I don't think the comparison of the medical "diagnosis" to which you refer to legal opinions is a fair one.
This is the Internet. It's largely full of crap and everyone knows it. To paraphrase Gene Spafford:
[The Internet] is like a herd of performing elephants with diarrhea
-- massive, difficult to redirect, awe-inspiring, entertaining, and a source of mind-boggling amounts of excrement when you least expect it.
But the distinction between a legal question and a medical diagnosis is where it applies. We don't answer legal questions. We also don't answer medical questions. I suspect that the reason there's not a closure reason specifying medical questions is because nobody actually asks them.
We're not talking about a question though, we're talking about answers. And that's where my Spafford quote comes in. The Internet is largely full of crap and everyone knows it. But it's generally up to the individual to differentiate the crap from what's valuable.
We aren't supposed to give legal advice as answers, obviously. But the reality is that we often do, to a greater or lesser degree. We phrases like "if it were me" or "in my opinion" or even go so far as to be more blunt and then end it with something "...regardless, you need to see a lawyer" or something similar.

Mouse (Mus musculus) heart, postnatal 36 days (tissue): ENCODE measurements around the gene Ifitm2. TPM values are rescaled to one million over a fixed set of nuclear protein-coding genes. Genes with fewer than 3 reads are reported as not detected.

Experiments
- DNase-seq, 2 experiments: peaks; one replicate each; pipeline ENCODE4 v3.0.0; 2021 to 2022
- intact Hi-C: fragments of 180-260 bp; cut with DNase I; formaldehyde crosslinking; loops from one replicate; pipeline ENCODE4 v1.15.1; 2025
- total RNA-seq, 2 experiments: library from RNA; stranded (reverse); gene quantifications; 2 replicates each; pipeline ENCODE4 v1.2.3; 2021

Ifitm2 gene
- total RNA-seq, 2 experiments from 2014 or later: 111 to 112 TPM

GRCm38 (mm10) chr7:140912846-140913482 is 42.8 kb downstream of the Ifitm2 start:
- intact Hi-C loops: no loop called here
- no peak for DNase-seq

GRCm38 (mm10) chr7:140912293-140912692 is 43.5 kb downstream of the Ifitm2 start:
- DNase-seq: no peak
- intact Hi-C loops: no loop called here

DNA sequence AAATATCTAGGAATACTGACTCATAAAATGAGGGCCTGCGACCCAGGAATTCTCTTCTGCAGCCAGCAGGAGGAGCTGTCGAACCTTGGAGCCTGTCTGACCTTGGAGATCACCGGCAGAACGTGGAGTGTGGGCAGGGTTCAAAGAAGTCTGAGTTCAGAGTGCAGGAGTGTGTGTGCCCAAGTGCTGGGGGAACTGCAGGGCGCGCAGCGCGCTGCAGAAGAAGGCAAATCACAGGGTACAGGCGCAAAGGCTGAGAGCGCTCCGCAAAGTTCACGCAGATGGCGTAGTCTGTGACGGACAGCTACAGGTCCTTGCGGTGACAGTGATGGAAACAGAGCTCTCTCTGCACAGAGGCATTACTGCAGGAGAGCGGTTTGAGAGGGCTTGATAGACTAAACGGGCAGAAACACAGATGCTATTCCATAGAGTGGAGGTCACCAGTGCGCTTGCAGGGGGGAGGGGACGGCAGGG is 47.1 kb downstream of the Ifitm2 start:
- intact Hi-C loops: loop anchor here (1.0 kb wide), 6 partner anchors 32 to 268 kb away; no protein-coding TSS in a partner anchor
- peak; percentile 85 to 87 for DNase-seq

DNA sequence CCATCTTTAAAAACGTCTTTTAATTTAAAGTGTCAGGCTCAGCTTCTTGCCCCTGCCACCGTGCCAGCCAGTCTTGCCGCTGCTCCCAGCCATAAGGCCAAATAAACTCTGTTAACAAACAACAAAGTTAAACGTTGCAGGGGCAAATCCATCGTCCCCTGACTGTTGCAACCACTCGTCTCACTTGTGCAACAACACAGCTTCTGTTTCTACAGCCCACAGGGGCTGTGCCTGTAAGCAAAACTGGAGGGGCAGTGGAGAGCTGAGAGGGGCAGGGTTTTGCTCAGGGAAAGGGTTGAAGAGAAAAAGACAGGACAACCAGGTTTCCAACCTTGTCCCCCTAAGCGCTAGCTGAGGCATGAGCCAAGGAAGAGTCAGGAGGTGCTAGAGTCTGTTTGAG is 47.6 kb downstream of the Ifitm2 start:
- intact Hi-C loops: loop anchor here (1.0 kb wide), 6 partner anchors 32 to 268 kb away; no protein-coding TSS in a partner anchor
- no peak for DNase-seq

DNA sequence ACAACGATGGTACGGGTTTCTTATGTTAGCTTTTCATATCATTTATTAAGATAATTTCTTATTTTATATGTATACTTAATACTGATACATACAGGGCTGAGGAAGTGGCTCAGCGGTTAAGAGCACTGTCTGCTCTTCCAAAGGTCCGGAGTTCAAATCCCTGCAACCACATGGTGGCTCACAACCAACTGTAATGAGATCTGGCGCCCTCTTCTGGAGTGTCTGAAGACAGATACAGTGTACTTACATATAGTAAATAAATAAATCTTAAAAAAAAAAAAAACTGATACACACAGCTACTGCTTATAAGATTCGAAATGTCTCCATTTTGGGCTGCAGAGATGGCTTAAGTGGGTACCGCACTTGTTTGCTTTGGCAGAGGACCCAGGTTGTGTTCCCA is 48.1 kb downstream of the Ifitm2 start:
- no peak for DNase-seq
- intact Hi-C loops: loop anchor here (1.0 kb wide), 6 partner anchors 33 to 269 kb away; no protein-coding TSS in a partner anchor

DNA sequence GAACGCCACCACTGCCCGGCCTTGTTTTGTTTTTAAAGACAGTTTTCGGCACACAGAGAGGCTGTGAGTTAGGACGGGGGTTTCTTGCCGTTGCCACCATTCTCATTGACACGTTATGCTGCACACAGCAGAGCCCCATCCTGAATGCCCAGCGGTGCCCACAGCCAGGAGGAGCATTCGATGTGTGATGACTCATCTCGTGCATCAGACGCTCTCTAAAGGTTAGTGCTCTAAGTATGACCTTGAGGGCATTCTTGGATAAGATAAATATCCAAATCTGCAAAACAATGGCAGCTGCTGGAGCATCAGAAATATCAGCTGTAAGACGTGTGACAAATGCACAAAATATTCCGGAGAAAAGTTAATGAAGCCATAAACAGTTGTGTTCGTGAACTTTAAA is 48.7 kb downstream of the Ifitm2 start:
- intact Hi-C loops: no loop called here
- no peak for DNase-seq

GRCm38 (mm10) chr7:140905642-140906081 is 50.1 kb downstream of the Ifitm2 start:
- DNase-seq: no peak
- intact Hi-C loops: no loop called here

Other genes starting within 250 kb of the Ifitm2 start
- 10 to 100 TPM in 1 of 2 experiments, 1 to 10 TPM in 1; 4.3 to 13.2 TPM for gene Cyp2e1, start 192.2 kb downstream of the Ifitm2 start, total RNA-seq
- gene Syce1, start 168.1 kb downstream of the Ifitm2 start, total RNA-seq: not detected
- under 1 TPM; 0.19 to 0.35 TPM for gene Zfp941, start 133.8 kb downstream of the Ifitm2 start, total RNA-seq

The difference with medical opinions is that they are talking about a person rather than a situation and we need to be discussing situations because otherwise there's no wide applicability to a Q&A site. But like legal "answers" does anyone really take a diagnosis seriously? Is a questioner going to say "Wow, I didn't know I had that, I'm going to tell my HR department and get some accommodations"? Highly unlikely.
So the real question as I see it is "How do we deal with people offering medical diagnoses?" and the good news is that we already have ways and use them:
- Downvote the answer
- Comment about it so anyone reading the answer sees that the so-called diagnosis is challenged.
- Flag the answer as "Not an answer" or with enough rep, vote to delete it.
TL;DR: If I were going to change anything (assuming the language isn't there already) I'd specify something that clarifies that (like questions) it's not permissible to offer any answer that otherwise requires a license such as legal, medical and psychiatric.
"Of course that's just my opinion. I could be wrong" -- Dennis Miller